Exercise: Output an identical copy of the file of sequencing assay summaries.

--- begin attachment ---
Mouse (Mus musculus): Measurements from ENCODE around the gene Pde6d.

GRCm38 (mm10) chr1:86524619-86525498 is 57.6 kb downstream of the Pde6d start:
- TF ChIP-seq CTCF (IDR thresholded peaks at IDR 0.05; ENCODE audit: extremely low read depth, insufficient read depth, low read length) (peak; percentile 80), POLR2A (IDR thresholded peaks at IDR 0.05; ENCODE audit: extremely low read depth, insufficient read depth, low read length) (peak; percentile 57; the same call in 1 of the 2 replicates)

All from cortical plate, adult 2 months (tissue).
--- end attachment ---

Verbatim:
Mouse (Mus musculus): Measurements from ENCODE around the gene Pde6d.

GRCm38 (mm10) chr1:86524619-86525498 is 57.6 kb downstream of the Pde6d start:
- TF ChIP-seq CTCF (IDR thresholded peaks at IDR 0.05; ENCODE audit: extremely low read depth, insufficient read depth, low read length) (peak; percentile 80), POLR2A (IDR thresholded peaks at IDR 0.05; ENCODE audit: extremely low read depth, insufficient read depth, low read length) (peak; percentile 57; the same call in 1 of the 2 replicates)

All from cortical plate, adult 2 months (tissue).